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“Do not give your books to children!” and other medieval tips for taking care of books

Gashed gatherings, bodged bindings and faltering flyleaves. The current state of medieval manuscripts, either good or bad, reflects the manner in which manuscripts have been retained and used over the centuries. Nowadays, the concern over the preservation of books leads to ever stricter regulations on access, handling and storage. But what about the Middle Ages? Did contemporary makers or users of books set any rules on how to treat these objects? This blog post calls attention to a late medieval Middle Dutch text which provides guidelines as to how to preserve books ‘to last forever’ -some of these rules remain topical today!

Caring for books in the Middle Ages

Medieval, written sources on the care of books are relatively scarce. An interesting case is the  Philobiblon, written by Richard de Bury (1287-1345). In this work of passionate bibliophilia, Richard expresses his profound love for books. He also shows an awareness of the dangers that threaten a book’s well-being. Not least of all, Richard laments the maltreatment of manuscripts by snotty youths, who, rather than wipe their noses, stain their books:

You may happen to see some headstrong youth lazily lounging over his studies, and when the winter’s frost is sharp, his nose running from the nipping cold drips down, nor does he think of wiping it with his pocket-handkerchief until he has bedewed the book before him with the ugly moisture. Would that he had before him no book, but a cobbler’s apron! (De Bury, ch. 17)

In monastic libraries, some measures were taken to prevent damage to books. Most monasteries appointed a so-called armarius, a librarian avant la lettre, who was responsible for managing and preservation of the manuscripts (Clark 1902: 57).  According to the fifteenth-century monastic rules of the St. Paul’s house for the Brethren of the Common Life in Gouda, the armarius was also supposed to take into account the dangers posed by bookworms and dust (Lem 1991). Other monasteries add dirt, and damage caused by humidity and/or fire to these instructions (Clark 1902: 61). None of these monastic rules provide any practical advice, however, as to how these risks could be minimised.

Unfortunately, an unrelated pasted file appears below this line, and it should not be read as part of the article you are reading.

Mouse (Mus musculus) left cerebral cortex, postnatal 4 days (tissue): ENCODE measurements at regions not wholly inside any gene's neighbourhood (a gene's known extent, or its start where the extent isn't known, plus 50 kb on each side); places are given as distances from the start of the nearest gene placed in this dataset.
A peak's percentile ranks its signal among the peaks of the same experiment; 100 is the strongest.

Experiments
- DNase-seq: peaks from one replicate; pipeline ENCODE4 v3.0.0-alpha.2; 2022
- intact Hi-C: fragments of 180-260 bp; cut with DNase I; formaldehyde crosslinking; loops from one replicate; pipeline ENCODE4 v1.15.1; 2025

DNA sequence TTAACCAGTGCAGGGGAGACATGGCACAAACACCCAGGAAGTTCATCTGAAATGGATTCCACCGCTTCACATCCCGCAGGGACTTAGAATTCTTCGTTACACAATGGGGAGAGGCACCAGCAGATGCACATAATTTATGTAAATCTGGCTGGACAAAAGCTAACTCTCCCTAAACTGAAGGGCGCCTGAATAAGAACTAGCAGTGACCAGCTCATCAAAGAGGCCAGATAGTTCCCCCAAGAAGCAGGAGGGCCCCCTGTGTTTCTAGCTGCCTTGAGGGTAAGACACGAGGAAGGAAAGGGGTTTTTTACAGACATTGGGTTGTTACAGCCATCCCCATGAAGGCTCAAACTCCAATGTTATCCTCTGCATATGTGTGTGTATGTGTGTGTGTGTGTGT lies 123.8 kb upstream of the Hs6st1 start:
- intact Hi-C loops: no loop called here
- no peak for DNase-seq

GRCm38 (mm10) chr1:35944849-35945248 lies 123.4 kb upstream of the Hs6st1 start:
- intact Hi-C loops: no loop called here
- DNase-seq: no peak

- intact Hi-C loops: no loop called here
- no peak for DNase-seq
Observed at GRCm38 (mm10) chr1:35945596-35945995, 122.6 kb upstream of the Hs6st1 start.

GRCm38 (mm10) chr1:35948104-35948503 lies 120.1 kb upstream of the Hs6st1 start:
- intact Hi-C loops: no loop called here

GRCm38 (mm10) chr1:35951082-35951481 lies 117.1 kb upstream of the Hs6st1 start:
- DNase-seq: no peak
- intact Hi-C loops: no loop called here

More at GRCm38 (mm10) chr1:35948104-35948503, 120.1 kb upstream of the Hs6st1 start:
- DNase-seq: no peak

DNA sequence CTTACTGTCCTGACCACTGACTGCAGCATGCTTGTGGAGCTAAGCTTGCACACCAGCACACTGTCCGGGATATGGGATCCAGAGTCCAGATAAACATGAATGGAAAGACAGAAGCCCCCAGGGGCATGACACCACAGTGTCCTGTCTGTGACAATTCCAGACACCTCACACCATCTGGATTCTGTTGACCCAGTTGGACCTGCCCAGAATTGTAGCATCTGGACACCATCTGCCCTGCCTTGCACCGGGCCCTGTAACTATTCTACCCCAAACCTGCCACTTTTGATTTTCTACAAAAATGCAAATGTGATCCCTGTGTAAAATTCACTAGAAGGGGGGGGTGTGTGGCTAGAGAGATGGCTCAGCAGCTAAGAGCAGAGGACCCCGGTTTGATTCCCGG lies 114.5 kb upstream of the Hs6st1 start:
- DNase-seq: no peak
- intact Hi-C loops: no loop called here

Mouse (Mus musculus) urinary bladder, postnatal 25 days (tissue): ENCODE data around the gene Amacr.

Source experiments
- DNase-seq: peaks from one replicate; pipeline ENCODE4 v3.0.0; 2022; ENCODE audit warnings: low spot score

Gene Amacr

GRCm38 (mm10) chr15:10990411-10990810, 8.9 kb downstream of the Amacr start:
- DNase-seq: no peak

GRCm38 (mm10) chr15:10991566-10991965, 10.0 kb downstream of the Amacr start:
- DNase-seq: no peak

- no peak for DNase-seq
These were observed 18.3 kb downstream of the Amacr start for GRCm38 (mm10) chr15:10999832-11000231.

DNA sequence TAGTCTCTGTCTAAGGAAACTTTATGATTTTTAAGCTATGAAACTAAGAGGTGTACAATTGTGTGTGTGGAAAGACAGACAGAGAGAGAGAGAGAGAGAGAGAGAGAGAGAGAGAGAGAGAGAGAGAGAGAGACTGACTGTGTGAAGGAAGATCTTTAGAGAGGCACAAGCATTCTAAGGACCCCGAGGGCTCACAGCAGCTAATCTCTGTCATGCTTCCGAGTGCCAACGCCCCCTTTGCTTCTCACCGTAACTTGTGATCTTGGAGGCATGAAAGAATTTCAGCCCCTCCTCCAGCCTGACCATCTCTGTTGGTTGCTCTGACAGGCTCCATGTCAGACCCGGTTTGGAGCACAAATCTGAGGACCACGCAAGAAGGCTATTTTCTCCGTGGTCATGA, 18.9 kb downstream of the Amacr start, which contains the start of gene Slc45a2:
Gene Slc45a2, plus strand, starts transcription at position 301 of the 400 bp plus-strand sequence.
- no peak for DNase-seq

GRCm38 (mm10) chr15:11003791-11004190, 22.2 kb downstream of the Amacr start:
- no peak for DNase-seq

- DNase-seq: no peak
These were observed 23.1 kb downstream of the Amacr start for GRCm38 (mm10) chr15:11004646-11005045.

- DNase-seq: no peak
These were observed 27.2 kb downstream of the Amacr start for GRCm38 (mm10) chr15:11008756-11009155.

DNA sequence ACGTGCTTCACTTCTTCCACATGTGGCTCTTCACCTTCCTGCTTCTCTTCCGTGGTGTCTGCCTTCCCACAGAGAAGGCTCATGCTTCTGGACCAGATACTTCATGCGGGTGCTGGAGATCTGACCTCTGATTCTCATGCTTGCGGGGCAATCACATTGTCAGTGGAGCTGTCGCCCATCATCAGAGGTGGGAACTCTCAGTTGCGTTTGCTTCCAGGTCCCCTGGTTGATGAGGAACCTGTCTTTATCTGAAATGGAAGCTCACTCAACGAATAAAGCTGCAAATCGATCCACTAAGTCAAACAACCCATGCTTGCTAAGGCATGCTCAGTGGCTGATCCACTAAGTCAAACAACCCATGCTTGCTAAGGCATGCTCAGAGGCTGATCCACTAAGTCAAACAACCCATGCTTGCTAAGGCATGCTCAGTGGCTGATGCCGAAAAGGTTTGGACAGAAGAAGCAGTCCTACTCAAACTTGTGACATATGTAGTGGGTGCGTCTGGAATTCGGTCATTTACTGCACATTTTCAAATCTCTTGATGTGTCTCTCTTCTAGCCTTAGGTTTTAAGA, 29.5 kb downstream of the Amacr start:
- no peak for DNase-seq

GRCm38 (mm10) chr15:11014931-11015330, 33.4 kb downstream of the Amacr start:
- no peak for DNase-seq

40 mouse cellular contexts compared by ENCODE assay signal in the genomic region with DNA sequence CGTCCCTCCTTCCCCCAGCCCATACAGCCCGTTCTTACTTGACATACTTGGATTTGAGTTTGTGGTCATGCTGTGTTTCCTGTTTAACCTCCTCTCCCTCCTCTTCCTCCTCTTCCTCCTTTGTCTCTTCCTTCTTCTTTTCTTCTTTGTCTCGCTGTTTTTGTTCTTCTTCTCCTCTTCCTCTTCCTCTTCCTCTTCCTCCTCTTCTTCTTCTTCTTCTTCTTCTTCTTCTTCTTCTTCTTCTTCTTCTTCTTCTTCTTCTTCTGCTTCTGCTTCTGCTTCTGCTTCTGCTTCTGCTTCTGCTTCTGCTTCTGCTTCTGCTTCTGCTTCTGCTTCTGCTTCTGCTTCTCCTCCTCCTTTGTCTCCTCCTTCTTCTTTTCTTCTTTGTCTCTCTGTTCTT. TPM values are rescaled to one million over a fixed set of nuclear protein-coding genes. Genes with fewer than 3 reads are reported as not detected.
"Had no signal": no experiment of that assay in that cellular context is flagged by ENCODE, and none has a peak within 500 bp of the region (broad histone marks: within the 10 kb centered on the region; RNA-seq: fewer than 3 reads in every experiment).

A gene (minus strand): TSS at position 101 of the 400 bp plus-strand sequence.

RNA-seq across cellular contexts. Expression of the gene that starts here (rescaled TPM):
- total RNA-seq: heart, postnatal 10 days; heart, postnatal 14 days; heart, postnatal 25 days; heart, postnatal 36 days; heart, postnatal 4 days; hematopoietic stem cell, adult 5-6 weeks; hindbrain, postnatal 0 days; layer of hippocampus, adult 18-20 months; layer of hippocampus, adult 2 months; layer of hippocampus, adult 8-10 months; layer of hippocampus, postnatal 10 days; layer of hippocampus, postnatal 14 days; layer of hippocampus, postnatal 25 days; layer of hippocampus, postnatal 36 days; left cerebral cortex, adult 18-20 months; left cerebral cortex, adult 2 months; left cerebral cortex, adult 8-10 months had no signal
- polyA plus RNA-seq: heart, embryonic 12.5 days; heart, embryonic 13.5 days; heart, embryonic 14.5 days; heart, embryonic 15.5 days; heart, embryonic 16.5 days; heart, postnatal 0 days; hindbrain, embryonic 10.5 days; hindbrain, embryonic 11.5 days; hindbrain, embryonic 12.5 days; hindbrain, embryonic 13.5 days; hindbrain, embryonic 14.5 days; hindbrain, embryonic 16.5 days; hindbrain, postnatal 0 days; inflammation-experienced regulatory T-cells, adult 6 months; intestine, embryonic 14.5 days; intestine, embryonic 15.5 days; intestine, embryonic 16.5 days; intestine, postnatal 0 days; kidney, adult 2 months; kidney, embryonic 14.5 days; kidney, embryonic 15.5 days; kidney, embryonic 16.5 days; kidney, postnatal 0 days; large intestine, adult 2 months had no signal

‘How one shall preserve all books to last eternally’

Specific rules and practical advice on book conservation is provided by the author of the text entitled ‘Hoemen alle boucken bewaren sal om eewelic te duerene’ [How one shall preserve all books to last eternally]. This unique text, in the Dutch vernacular, outlines eight rules on access, handling and storage. The text is found in The Hague, KB 133 F 2: a miscellany on 180 folia of 120x79cm, written entirely by one hand. Various ownership inscriptions, in the hand of the main text, suggest this book was made in 1527 and that it belonged to ‘Margrieten van der Spurt’ from Ghent, in present-day Belgium. The contents of this manuscript suggest that this book was used as an educational treatise for children. Most texts have a didactic nature, such as a text entitled “eenen gheestelicken A.B.C.” [a spiritual A.B.C.], while others focus on the ways in which children should treat their parents, bearing running headers such as “in quade kinderen sal niement verblijden” [evil children will not make anyone happy] and “vader ende moeder moet men in alder noot bijstaen” [one must help one’s father and mother in every need].

The text ‘hoemen boucken bewaren sal om eewelic te duerene’ immediately follows the first ownership inscription and is the first stand-alone text of the manuscript. The prominent place of this text within the manuscript may attest to the educational import of conveying rules of book preservation to a child of the first half of the sixteenth century.

BookBlog1

The Hague, KB 133 F 2, ff. 1v-2r. © The Hague, Royal Library

 

So what does the text actually tell us to do? In the introduction, the author remarks that, if the reader followed his guidelines, books would last “menich jaer[…], ja te minsten twee hondert jaer” [many years…, yes, at least two hundred years]. In short, his eight rules run as follows: